If one teaching period is,say,one hour,teaching the subject may be only 40 minutes and remaining period should be devoted to asking each student the essential minimum number of questions about the subject being taught.
I agree. It is only through "testing" that the instructor can confirm the students understood the material and that the students can determine where they need more help.

One change in students over the years is that attention spans are much shorter now. The research suggests that students can only actively listen to a lecture for 10 to 15 minutes. The approach that seems to work for me is to lecture for 10 minutes, give the students an in-class exercise and help them solve that problem for 3 to 5 minutes, then lecture another 10 minutes, etc. Our classes are either 50 minutes or 110 minutes - obviously this works better in the longer classes.

I do not believe this is followed by any instructor,because the instructor is usually in a hurry to finish the course syllabus.
There always has been and always will be pressure to achieve the course objectives - both from the school and from accreditors such as ABET. However, in my opinion, it's better to teach them a little less in the course of a semester and have them understand it than to cover the syllabus and not have them really understand any of it.
 

woodturner9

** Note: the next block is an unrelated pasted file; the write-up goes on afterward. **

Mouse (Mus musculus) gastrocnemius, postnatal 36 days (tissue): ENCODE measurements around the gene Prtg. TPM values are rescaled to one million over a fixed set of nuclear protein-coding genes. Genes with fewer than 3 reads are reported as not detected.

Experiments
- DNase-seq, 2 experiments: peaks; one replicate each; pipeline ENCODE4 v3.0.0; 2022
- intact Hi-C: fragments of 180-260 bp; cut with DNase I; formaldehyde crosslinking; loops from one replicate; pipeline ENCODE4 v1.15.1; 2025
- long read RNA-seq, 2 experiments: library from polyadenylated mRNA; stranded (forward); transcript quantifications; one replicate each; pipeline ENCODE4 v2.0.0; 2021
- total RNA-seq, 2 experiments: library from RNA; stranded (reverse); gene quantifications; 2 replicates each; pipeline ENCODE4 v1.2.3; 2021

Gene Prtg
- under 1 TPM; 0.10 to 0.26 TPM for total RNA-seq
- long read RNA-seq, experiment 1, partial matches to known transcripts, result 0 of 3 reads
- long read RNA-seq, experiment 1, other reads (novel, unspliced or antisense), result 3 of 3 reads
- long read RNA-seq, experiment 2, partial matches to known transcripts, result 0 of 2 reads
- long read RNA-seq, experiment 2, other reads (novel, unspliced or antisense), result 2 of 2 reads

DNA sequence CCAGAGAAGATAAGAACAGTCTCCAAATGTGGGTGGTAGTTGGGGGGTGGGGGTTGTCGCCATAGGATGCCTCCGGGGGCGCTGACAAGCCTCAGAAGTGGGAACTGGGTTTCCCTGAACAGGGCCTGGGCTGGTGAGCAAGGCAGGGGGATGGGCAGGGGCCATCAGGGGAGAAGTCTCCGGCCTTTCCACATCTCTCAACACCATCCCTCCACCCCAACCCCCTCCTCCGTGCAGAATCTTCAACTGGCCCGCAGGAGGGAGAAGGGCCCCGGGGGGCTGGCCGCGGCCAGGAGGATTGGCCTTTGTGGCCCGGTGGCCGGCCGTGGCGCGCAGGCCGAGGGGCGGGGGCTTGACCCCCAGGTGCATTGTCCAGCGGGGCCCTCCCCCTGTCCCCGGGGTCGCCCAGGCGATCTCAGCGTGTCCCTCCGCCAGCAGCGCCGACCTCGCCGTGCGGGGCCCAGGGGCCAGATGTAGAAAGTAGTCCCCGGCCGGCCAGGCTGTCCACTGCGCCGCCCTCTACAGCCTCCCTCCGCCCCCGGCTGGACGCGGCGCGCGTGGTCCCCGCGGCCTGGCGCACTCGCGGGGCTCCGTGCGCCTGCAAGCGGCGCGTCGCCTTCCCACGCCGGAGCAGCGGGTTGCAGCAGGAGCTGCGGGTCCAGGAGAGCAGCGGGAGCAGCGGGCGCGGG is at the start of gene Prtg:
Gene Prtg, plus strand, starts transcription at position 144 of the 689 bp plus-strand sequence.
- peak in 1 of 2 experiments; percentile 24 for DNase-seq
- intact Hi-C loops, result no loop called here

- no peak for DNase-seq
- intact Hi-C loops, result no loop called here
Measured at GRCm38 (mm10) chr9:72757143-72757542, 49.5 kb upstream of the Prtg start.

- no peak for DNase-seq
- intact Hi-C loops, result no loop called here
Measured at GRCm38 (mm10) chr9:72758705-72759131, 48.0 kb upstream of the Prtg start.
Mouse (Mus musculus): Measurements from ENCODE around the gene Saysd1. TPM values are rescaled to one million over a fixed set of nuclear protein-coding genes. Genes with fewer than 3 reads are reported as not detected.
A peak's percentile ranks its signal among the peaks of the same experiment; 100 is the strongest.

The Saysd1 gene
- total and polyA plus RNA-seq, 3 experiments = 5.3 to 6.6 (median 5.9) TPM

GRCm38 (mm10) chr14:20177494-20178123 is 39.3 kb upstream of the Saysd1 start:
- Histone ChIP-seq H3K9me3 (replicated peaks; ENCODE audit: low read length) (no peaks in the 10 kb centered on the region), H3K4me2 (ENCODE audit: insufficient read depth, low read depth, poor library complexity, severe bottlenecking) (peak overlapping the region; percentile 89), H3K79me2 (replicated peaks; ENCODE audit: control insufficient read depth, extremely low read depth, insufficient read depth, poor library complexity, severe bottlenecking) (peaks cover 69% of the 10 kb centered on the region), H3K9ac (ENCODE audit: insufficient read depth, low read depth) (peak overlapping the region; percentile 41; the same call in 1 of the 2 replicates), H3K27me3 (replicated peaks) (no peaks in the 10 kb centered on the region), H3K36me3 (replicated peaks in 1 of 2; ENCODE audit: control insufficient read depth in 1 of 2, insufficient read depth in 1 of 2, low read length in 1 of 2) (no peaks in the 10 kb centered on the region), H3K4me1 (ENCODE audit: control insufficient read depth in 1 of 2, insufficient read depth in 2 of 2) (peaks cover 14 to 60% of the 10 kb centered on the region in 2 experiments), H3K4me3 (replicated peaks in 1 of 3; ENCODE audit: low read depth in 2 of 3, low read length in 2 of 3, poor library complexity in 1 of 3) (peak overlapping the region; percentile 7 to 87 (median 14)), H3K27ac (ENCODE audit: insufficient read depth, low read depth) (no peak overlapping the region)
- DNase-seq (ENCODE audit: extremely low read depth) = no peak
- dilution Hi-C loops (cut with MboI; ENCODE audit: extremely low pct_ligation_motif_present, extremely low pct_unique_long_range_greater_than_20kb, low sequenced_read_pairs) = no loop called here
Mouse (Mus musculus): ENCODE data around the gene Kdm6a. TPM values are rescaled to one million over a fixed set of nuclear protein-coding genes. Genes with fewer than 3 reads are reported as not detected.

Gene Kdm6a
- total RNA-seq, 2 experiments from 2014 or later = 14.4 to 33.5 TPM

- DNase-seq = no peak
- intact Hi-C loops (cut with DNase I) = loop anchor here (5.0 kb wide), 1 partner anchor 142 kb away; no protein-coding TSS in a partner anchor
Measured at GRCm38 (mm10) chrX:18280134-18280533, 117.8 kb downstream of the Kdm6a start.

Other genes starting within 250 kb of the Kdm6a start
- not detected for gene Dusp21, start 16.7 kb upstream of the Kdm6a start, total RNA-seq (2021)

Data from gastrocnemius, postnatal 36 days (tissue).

Member
Location
Pennsylvania
"what level of understanding do you want the student to have" is what Woodturner put.
To have. Not has.
I would take the intent of his statement to mean "what level of understanding do you want the student to attain?".
That, of course, would determine the content of what you taught the student.
Yes, that is the point I was trying to make - and "attain" better describes what I meant than "to have". Different groups of students in different programs of study have different needs and may not need the same depth of knowledge as another group.

For example, we teach a course we "affectionately" :lol: refer to as "EE for non-EEs". It's a basic circuits and passive filters course taught primarily to industrial engineering students. These students need to learn enough about circuits to be able to read a schematic, identify common types of filters, etc. They won't be designing circuits and don't need to know how to calculate the Q of a filter, for example.

In the EE program, we teach the circuits course over two semesters, and in much greater depth. An EE needs to know how to design a filter, for example, and needs to know the significance of and how to calculate Q.
 
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T.M.Haja Sahib

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The level of understanding a student is required to have is already prescribed by the course description and that is self-evident (or it so seemed to me). The Psychology of concept attainment describes a method of how to do it.
 

Besoeker

Senior Member
Location
UK
Yes, that is the point I was trying to make - and "attain" better describes what I meant than "to have".
Perhaps it does but how you put it seemed quite clear to me. I was just trying to help TM's understanding of the point.